Bryan Singer followed X-Men up with X2 (2003), which many regard as better than the first, only for the series to promptly run into the ground by Brett Ratner’s X-Men: The Last Stand (2006), which disastrously killed off or de-empowered many of the principal characters. It was after this that Marvel, realising they still had a lucrative franchise on their hands, started looking to reboot the series by going back to the origins. (This may equally have been due to the fact that between 2000 and 2006 a number of the series’ stars had risen to A-list status, notably Hugh Jackman and Halle Berry, making the prospect of continuing the series with the same line-up an increasingly expensive one). It would appear that the new direction for the X-Men films is as a series of prequels, which cannily allows the producers to cast younger actors who are largely unknowns and down around the film’s 18-25 audience target demographic.
The first of these alternate approaches was X-Men Origins: Wolverine (2009), which told an origin story for Hugh Jackman’s Wolverine, and hinted at what would come here as it knitted together the origins of the X-Men team at the very end. Ever since 2006, there was the also announced project X-Men Origins: Magneto, which would have told the story of the origin of Ian McKellen’s Magneto. This was announced variously with Zak Penn and David S. Goyer as director but eventually merged into X: First Class. Bryan Singer initially elected to come back on board as director before dropping out to make Jack the Giant Slayer (2013), retaining story credit on the finished film and production credit through his Bad Hat Harry company.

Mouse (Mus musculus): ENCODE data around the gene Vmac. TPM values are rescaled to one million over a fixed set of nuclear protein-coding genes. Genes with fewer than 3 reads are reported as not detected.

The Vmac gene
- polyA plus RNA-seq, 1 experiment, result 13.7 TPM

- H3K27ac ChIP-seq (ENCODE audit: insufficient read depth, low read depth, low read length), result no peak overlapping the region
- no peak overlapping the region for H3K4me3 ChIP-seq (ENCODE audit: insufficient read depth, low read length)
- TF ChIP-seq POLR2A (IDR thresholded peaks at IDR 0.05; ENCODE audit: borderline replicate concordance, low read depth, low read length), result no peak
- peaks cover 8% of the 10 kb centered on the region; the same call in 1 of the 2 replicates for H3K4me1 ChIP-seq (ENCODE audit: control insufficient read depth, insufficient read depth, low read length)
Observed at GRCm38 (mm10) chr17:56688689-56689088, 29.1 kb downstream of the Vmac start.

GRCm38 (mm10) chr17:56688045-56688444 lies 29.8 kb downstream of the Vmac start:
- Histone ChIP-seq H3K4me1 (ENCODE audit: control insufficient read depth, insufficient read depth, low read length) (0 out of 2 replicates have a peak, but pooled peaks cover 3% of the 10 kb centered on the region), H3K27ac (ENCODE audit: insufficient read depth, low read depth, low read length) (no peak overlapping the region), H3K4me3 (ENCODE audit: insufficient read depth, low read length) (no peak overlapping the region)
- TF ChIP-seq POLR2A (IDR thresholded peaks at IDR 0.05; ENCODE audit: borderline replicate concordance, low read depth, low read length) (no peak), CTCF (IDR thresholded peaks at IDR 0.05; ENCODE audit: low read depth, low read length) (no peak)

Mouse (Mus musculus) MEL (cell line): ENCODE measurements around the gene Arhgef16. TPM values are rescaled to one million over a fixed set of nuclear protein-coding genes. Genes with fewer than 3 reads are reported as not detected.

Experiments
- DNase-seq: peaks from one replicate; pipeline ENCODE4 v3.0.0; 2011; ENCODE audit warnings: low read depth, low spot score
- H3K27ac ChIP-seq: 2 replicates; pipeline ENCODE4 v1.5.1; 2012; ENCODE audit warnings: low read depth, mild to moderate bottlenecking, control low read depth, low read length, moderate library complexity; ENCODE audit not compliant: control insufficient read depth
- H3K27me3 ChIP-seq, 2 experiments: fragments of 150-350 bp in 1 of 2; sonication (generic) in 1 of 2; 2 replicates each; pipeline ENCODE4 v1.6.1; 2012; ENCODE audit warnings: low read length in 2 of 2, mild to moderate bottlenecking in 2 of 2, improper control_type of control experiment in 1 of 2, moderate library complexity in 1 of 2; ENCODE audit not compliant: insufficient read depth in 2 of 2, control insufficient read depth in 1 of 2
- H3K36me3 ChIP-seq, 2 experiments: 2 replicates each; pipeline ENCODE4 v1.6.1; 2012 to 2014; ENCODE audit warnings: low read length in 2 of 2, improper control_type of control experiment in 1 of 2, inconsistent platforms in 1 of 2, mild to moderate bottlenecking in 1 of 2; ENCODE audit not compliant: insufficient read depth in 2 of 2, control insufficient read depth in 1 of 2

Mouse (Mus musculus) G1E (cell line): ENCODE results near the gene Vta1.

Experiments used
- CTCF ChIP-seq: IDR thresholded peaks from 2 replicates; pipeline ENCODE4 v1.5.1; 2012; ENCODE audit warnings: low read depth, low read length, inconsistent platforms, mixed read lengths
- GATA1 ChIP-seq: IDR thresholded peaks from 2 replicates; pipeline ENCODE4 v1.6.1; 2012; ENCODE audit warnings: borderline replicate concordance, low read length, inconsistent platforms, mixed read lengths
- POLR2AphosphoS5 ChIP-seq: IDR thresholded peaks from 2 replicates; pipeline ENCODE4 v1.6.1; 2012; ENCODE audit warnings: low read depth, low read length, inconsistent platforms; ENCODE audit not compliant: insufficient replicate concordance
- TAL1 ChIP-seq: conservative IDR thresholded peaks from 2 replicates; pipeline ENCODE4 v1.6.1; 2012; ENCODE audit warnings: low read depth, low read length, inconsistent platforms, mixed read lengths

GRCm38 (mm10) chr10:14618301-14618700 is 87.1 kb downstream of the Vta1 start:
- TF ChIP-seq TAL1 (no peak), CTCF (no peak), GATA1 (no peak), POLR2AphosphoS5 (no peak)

X: First Class comes from British director/producer Matthew Vaughn. Vaughn first appeared as producer of several Guy Ritchie films, Lock, Stock and Two Smoking Barrels (1998), Snatch. (2000) and Swept Away (2002), then made his directorial debut with the London crime drama Layer Cake (2004), which was very much in the same vein as his work with Guy Ritchie. He then ventured into the fantasy genre with the fine Neil Gaiman adaptation Stardust (2007). Vaughn was for some time announced as the director of the adaptation of Marvel’s Thor before this was inherited by Kenneth Branagh. Vaughn next made Kick-Ass (2010), also a Marvel comic-book adaptation (albeit one that stands outside their canonical universe) but featuring wannabe superheroes who have no powers. This became a cult hit with fanboy audiences, if not exactly a work that set the box-office alight, and had Vaughn selected to helm X: First Class. Subsequently, Vaughn went onto direct a further series of comic-book adaptations with Kingsman: The Secret Service (2015), Kingsman: The Golden Circle (2017) and The King’s Man (2020).